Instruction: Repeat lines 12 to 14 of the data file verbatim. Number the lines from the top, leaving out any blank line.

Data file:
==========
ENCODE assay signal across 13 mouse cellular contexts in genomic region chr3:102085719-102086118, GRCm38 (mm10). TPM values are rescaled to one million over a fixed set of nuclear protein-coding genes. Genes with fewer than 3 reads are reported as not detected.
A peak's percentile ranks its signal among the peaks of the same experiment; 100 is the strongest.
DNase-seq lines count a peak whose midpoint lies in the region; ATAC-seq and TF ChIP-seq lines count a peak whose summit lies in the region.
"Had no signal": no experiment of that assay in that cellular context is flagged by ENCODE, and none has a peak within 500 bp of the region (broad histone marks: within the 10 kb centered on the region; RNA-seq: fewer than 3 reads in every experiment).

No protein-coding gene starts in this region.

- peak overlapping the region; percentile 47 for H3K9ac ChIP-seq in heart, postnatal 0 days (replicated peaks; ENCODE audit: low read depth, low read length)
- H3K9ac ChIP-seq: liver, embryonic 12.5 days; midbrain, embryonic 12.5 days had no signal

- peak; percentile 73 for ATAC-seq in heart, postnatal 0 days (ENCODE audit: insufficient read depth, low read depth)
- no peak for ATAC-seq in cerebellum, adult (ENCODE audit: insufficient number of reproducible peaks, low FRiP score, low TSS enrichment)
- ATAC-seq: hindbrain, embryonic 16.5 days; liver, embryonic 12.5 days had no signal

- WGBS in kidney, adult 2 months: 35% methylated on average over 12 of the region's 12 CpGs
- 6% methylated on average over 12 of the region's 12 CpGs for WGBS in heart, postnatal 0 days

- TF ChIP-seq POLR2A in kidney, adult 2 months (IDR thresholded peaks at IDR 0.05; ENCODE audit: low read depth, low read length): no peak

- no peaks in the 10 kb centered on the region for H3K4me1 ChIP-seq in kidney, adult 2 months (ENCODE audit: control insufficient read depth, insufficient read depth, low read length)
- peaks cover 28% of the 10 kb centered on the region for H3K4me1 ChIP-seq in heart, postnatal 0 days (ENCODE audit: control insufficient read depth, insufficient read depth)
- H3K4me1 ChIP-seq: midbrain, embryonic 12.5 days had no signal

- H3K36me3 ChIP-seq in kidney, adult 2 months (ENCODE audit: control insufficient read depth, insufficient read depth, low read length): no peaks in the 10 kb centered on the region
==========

- 6% methylated on average over 12 of the region's 12 CpGs for WGBS in heart, postnatal 0 days

- TF ChIP-seq POLR2A in kidney, adult 2 months (IDR thresholded peaks at IDR 0.05; ENCODE audit: low read depth, low read length): no peak

- no peaks in the 10 kb centered on the region for H3K4me1 ChIP-seq in kidney, adult 2 months (ENCODE audit: control insufficient read depth, insufficient read depth, low read length)